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Phoebe in Wonderland: Walking to the Beat of A Different Drummer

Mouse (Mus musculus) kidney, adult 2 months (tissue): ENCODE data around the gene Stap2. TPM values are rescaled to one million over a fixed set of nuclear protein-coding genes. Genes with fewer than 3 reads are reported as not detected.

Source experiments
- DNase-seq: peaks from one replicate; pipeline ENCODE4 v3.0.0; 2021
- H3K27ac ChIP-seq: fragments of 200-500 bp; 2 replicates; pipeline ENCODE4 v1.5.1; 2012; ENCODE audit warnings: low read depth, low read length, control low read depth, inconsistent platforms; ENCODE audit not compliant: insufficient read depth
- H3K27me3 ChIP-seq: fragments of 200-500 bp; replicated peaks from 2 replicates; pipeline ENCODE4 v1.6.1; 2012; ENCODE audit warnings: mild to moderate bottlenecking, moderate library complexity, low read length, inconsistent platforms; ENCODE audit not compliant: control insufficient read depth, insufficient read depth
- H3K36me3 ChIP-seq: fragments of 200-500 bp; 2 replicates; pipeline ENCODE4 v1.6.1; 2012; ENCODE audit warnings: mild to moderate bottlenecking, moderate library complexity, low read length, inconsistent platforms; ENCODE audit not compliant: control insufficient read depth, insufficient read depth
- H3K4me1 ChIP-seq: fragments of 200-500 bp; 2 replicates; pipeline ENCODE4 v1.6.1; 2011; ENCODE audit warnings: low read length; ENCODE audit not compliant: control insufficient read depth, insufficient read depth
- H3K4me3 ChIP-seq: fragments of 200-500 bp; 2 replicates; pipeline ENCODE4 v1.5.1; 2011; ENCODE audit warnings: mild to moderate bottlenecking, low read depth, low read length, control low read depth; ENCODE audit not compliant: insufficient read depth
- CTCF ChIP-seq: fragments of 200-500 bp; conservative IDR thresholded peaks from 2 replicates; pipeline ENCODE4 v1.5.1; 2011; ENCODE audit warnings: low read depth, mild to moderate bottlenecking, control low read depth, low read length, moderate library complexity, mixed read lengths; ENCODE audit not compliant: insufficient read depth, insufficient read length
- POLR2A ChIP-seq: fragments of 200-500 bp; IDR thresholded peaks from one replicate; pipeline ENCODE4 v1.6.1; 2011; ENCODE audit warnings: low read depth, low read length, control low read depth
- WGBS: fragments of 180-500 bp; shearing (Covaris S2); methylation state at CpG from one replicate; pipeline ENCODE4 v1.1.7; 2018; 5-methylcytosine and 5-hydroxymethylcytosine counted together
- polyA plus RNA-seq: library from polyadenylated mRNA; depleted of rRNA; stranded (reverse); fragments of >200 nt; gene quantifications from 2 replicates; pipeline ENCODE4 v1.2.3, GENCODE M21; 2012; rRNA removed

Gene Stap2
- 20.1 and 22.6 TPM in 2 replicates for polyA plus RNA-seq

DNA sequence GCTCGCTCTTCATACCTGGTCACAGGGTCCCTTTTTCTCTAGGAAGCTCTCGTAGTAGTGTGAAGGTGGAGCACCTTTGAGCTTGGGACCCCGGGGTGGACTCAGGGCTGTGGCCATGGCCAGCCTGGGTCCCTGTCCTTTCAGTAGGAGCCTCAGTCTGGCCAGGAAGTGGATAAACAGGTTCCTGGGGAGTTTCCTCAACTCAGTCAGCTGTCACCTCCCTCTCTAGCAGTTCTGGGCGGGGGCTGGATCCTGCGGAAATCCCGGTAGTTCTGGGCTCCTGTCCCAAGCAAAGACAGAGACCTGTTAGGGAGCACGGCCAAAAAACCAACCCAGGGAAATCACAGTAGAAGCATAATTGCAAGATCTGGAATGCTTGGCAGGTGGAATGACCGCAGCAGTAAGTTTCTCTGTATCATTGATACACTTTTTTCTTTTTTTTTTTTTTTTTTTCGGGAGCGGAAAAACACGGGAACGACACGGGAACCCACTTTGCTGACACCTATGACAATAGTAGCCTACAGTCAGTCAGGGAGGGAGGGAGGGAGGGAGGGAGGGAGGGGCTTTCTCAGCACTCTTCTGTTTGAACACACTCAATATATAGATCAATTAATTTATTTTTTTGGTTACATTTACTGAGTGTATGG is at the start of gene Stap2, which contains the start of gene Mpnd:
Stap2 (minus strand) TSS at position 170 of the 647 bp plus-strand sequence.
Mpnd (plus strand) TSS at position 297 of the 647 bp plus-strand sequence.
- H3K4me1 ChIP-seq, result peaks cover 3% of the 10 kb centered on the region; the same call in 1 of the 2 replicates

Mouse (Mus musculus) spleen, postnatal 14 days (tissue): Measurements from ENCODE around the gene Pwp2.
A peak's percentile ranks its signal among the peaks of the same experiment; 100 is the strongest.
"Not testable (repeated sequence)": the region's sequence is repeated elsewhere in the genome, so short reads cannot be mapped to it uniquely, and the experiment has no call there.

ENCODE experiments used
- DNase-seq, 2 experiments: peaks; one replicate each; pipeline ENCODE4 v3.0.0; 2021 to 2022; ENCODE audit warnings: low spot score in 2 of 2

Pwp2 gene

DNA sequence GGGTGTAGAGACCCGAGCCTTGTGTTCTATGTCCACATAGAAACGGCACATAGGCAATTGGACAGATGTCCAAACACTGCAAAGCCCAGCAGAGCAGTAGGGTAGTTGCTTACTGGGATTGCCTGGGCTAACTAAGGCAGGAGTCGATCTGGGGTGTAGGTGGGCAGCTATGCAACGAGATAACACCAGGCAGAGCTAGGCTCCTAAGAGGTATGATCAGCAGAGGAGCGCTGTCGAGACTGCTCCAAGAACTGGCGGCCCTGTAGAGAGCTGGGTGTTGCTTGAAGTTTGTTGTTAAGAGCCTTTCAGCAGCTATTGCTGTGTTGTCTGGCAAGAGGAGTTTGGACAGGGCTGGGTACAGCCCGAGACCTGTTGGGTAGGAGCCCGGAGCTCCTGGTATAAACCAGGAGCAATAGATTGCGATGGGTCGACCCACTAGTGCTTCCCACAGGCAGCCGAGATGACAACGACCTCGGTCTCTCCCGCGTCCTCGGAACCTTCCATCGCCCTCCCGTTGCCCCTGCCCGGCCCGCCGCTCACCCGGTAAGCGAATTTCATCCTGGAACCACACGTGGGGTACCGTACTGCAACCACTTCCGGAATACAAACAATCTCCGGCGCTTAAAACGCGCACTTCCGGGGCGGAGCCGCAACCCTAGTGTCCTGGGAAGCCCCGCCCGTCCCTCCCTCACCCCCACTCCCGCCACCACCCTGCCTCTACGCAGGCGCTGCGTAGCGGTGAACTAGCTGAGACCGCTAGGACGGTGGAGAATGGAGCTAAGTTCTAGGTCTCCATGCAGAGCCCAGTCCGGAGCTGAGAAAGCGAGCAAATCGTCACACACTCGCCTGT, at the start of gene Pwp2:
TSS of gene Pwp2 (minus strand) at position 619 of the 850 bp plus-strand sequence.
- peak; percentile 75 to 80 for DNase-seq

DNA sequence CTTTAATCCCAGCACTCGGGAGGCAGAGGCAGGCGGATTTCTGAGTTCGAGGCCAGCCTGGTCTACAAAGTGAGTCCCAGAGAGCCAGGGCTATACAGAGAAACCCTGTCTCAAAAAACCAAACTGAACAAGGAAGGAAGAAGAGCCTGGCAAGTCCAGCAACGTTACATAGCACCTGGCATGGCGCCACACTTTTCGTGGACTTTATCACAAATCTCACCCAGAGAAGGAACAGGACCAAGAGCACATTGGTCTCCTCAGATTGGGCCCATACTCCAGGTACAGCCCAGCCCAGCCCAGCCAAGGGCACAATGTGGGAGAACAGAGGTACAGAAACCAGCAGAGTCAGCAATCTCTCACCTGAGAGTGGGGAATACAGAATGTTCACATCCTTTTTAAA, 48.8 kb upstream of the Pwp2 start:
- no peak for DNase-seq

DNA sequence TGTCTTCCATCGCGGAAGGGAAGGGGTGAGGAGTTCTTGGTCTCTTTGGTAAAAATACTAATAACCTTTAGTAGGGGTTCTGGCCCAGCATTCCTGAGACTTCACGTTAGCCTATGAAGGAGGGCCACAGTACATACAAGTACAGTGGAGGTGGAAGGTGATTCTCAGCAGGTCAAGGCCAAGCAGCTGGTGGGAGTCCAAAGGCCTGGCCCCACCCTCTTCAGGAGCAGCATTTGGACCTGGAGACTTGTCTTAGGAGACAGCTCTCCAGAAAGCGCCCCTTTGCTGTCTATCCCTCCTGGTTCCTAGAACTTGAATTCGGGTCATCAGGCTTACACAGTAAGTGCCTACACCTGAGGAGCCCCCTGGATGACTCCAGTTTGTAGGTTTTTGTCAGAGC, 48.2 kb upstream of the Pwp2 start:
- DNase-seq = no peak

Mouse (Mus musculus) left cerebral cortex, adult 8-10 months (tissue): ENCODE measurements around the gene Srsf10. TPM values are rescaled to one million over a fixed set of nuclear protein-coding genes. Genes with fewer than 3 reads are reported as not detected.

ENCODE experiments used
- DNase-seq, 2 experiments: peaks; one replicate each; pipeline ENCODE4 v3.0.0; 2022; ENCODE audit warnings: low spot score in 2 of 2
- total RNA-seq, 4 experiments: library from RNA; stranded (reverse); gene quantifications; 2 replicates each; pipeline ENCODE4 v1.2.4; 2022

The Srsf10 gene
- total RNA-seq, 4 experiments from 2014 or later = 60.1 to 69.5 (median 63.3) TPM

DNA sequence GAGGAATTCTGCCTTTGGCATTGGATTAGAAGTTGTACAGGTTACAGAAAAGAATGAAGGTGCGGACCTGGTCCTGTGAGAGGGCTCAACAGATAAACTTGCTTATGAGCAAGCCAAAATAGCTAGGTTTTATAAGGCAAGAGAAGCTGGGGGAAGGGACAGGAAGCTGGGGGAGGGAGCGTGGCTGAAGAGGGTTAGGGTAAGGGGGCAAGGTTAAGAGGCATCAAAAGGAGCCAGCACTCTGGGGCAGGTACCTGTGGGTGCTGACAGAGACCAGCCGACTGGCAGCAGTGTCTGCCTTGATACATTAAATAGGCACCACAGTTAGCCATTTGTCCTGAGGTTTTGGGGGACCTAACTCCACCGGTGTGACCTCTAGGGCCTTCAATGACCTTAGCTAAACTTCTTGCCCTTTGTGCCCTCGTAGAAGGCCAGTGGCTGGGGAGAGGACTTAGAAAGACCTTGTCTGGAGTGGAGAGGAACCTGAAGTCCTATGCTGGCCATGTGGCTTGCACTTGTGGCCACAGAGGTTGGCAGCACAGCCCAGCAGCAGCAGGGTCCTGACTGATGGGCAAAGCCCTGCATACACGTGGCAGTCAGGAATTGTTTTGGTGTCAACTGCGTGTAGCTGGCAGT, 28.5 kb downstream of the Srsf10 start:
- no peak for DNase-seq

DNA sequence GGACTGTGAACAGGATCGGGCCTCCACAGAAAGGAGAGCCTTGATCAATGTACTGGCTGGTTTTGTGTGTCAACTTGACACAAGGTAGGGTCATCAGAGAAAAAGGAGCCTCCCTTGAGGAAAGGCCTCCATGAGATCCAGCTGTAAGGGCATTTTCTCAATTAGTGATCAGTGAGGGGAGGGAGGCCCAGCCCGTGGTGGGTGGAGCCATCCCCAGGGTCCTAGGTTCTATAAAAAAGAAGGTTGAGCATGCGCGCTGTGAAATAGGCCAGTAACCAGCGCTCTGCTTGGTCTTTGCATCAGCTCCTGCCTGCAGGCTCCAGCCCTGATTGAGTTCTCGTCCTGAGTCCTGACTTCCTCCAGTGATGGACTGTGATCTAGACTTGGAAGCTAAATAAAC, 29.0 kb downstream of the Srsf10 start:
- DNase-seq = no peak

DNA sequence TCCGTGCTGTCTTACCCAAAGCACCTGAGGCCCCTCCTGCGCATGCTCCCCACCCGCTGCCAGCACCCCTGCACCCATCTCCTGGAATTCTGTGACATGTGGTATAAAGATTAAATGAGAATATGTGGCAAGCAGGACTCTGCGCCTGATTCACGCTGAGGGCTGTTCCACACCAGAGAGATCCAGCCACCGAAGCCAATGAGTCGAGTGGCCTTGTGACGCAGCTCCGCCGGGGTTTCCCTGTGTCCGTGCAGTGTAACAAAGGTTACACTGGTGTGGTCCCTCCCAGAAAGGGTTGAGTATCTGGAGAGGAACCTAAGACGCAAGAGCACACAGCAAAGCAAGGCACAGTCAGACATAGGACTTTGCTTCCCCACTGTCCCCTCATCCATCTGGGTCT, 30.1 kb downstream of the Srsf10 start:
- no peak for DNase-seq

Phoebe in Wonderland by writer/director Daniel Barnz is the story of a little girl (Elle Fanning) who has a hard time conforming to the demands of the world around her. Her inability to control herself is problematic until she finds temporary refuge in the creative, make-believe world of a school play directed by her drama teacher, Miss Dodger (Patricia Clarkson). Her parents, Hillary and Peter Lichten, (Felicity Huffman and Bill Pullman) struggle with allowing Phoebe her non-conforming self-expression vs. wanting her to fit in socially. Huffman and Fanning recently participated in a Q & A:How did you wind up participating in this project?Fanning: I read the script and then met with Daniel at Color Me Mine. We painted two cups and talked about the movie. We talked about the character and that was pretty much it. We then started filming.What special challenges did you both face in developing your characters?Huffman: Hillary was challenging, not so such much in the mother aspect, but with who she is. She’s an intellectual – a writer – and was loosely based on Daniel’s parents who are both that. So not only where she came from, but also how she walked, and we decided that she was always off balance and when I walk I plant my feet. I needed to show the internal struggles that she was experiencing, and as they say in the horse world, “She fought her own head a lot.” So, I found all this to be challenging because of the subtlety of it. People see me as Lynette Scavo (Desperate Housewives) for many weeks during the year and I needed to transform so they just didn’t see Lynette Scavo on screen. As a mother, have you faced this conflict between trying to encourage a child’s individuality and having to address a condition that needs medical attention?Huffman: Yes. I think the issue really is you want your children to be special and unique and then your children are special and unique, and that comes with its own set of challenges and possibly pain and loneliness. So it’s a conundrum. As a parent, your job is to protect and support your child’s autonomy, but the world says “Be the same, be the same,” and you say, “No, no, no, she’s a special flower.” This often blinds you as to when the child may need assistance.So much of the film revolves around the school play. Have you ever done a school play?Fanning: I haven’t. I’m in elementary school so we don’t really have plays yet, but when I get older, like in middle school, I would probably want to do something.How do you decide on a script?Fanning: I read the script and then my mom reads it so we sort of decide together, but it more comes down to my opinion because my mom always says, “Do this only if you feel like you want to.” I like to play characters that are different and Phoebe is definitely different and challenging.Was there any kind of emotional residue after a day’s shooting?Huffman: Yes. I’m not one of those people who remains in character, but when you live in a certain world, and have specific objectives that you live with for 12 to 14 hours a day, you tend to carry them home with you. I found that with Hillary, I was more frightened than I usually am. I’m pretty frightened all the time and carry a lot of fear around with me. What about you, Elle?Huffman: She does this amazing thing. (To Elle) Can I talk about you for a second? So we’d be acting in these intense scenes, and Daniel would yell “cut” and Elle would shout, “That was fun, can we do it again?” It was such a lesson to me about the joy of acting that you forget as you grow older and get all these self-doubts. Elle’s incredible enthusiasm reminded me that it’s playing and it’s fun.How did you get started in your career, and do you ever feel like you’re missing out on a childhood? Fanning: When my sister (Dakota) first started I was really young, but when I was three or four, I thought, “That looks like fun and if she could do it, I can do it.” I don’t think I’m missing out on anything because I have so much fun with my work. Do you have any other interests or hobbies?Fanning: I like riding a lot. I have a horse. I also like singing and dancing and study both. Was it important to know Alice in Wonderland which is the backdrop for the film?Huffman: It probably is important, but ironically enough Alice in Wonderland makes my palms sweat. It makes me very nervous and scared. I don’t like reading it and I don’t like the chaos of it. I probably should have read it, but I didn’t.Fanning: I watched the video a few times when I was small, but I never read the book.You said before that you have a lot of fear. Can you explain what you mean?Huffman: Oh you know, the normal fears of a freelancer like is this job I’ll ever have or that you’re working your way down the ladder of success and you’ll just talk about your glory days. And I just sort of carry around a lot of fear with me all the time. I go to sleep afraid and wake up afraid.Do you have any plans to work with your sister, and are you in competition with each other? Do you discuss shop at home?Fanning: Hopefully we will work together, but there’s nothing right now. We don’t discuss our work and are not really in competition with each other. When we’re at home we just talk about normal sister stuff like what happened in school and things like that.What was your worst audition?Huffman: You got an hour? (laughter) I have had many terrible auditions and one immediately comes to mind. I was going in for the ingénue in a movie and I put on my dress and realized that I just wasn’t quite chesty enough so I stuffed my bra with toilet paper. I did a terrible audition for the director and the fancy people in the room, and it just laid there like a dead fish. I said, “Thank you so much,” and as I leaned down to get my bag, somehow the toilet paper fell out of my dress. So, not only did I have to pick up my ego, but I also had to pick up the toilet paper and somehow get out of that room.Huffman: Thank you all so much.Fanning: (Smiling.) Goodbye everyone.